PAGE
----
German shepherd dogs (GSD) are noble, diligent, loyal, and highly intelligent dogs. They are large in size and have very streamlined, athletic builds that make them both strong and agile. Though they are excellent herding dogs, German shepherds are very well suited to work as service animals, such as guide dogs for the blind. They are excellent performing as working dogs, especially in police and military operations. They also make highly effective guard dogs. Of course, the German shepherd dog also makes a wonderful companion in the right home.



Breed Overview

GROUP: Herding

HEIGHT: 22 to 26 inches

WEIGHT: 60 to 100 pounds

COAT AND COLOR: Coarse, medium-length double coat. Most colors are acceptable, such as bicolor, black and tan, black and cream, black and red, black and silver, solid black, gray, sable. Note that blue or liver is unfavorable based on the breed standard. White is not an acceptable color based on the breed standards.

LIFE EXPECTANCY: 7 to 10 years

 German Shepherd Characteristics

Affection Level High
Friendliness High
Kid-Friendly High
Pet-Friendly Low
Exercise Needs High
Playfulness High
Energy Level Medium
Trainability High
Intelligence High
Tendency to Bark High
Amount of Shedding High

German Shepherd History

The ancestors of German shepherd dogs acted as both servants and companions to humans for hundreds of years. Developed from the old shepherd and farm dogs, the GSD we know today was first introduced in Germany in 1899. Captain Max von Stephanitz is credited with the breed’s beginnings.


During World Wars I and II, the word “German” was dropped, and the breed was referred to as the shepherd dog or the Alsatian (a name that stuck in some regions). Worldwide interest in the breed began rising in the early 1900s and the GSD was recognized by the American Kennel Club (AKC) in 1908. In modern times it remains as one of the most popular dog breeds, currently ranking second in the AKC listings. Cross-breeding these dogs with Shiloh shepherds resulted in king shepherds.

German Shepherd Care

Black and Tan German Shepherd Dog

German shepherds have coarse, sometimes wiry, medium length hair with thick undercoats. Their coats should be brushed every few days. German shepherds have a relatively high shedding rate which can be lessened by routine grooming. Be prepared to have hairs on your clothing and furniture and you’ll need to vacuum frequently. Luckily, the coat also resists dirt and debris and you won’t need to bathe your dog more than once a month. In fact, too-frequent bathing will strip out the oils that keep it healthy.

Due to the high energy level of this breed, plenty of regular exercises is essential. Your GSD probably needs more exercise than you think. A daily walk is not enough. If you’re a jogger, a German shepherd can be a good running companion. Your dog needs to run, play, and explore to prevent frustrations, boredom, and pent-up energy. A dog that is bored may develop problems such as barking, digging, and chewing.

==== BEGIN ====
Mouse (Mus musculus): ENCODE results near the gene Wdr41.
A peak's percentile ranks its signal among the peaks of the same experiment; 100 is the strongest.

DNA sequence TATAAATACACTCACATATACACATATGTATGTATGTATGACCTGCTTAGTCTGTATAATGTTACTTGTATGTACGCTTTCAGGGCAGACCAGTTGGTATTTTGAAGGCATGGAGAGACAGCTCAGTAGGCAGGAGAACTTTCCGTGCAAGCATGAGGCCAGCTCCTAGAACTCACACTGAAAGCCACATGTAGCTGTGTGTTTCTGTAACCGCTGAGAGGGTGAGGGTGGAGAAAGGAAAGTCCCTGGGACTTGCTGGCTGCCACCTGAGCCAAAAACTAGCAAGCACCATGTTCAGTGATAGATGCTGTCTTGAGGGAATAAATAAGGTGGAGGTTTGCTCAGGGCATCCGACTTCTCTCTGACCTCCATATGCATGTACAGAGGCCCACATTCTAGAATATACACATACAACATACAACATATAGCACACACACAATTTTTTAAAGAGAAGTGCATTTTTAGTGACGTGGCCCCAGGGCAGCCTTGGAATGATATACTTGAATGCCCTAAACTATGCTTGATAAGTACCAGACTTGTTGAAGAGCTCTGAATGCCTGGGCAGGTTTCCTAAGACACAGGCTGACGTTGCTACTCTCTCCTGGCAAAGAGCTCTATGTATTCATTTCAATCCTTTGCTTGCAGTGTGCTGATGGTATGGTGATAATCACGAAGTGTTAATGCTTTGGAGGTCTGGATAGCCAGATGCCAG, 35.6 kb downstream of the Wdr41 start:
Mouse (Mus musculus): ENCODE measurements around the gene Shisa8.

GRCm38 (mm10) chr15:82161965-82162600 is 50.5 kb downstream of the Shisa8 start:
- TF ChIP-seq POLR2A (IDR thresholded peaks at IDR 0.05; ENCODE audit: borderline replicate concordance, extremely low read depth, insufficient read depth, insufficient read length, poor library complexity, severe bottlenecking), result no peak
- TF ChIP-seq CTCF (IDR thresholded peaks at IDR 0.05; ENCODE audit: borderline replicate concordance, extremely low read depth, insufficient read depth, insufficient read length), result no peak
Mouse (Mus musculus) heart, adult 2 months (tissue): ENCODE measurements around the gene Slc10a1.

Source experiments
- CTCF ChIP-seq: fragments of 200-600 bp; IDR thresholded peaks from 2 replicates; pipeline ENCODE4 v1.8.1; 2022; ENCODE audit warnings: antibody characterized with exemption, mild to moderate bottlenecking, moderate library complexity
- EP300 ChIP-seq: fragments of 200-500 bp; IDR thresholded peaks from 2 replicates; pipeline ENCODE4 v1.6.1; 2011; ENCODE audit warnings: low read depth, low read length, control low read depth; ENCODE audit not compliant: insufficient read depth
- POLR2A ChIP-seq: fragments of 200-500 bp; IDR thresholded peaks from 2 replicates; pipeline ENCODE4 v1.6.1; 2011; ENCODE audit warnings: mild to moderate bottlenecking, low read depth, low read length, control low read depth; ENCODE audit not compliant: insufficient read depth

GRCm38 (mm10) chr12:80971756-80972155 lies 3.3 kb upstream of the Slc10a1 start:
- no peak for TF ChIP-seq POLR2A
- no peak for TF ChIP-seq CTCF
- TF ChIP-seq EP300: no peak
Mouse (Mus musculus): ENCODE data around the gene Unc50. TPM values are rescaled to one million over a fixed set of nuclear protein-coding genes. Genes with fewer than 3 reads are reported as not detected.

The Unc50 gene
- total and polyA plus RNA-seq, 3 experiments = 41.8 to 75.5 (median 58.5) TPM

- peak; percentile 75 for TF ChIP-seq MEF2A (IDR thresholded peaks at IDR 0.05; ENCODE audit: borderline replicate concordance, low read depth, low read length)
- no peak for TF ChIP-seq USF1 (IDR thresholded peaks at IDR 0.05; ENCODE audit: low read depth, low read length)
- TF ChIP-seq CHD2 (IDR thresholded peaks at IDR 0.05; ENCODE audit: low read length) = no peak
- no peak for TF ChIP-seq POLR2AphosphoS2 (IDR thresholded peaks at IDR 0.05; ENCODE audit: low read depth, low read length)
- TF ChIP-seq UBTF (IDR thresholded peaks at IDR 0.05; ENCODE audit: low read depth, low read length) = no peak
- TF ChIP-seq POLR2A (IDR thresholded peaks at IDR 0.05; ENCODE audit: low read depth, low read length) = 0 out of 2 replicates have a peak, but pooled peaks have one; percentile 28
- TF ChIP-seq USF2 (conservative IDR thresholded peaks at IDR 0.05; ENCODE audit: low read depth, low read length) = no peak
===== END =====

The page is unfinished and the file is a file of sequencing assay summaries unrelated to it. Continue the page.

German shepherds can be very gentle companions and family protectors with proper training and socialization. It’s an ideal breed for active households. The intelligence and protective demeanor of this breed can make it a good choice for families with children as long as the dog is properly trained.
Individual dogs of this breed may have a tendency to chase cats and other small pets. They may not be a good fit for a multi-pet household unless raised together and with attention to socializing your dog to other pets. They also may not get along with strange dogs, especially of the same sex, which may be a problem when you visit a dog park.
A German shepherd is better off in a home where there is a fenced yard for play rather than an apartment. But it’s even more important that your dog is given plenty of attention and not left alone most of the day.

Common Health Problems

Short-coated Brown and Black German Shepherd Dog

Responsible breeders strive to maintain the highest breed standards as established by kennel clubs like the AKC. Dogs bred by these standards are less likely to inherit health conditions. However, some hereditary health problems can occur in the breed. The following are some conditions to be aware of:

  • Hip dysplasia
  • Elbow dysplasia
  • Elbow hygroma
  • Gastric dilatation-volvulus
  • Degenerative myelopathy
Illustration The Spruce - Emilie Dunphy
Illustration The Spruce – Emilie Dunphy

Diet and Nutrition

Your German shepherd will need two meals a day of up to two cups of dry dog food, but this will depend on the dog’s size, activity level, age, and other factors. As they are prone to bloating and possible stomach torsion, you want to avoid giving one large meal a day and having the dog gulp it down. Be sure your dog has access to clean, freshwater.

Monitor your dog’s weight and address any overweight issues early. Obesity will shorten your dog’s life. Discuss nutritional needs with your veterinarian to get recommendations for feeding schedules and dog food types throughout your dog’s life.

Where to Adopt or Buy a German Shepherd

If you think you’d like to adopt a German shepherd, you can start by contacting one of the following organizations:

These groups will be able to provide guidance and next steps for adoption. If you aren’t certain the breed is right for you, you may be able to try foster care to test if a GSD is a good fit for your home.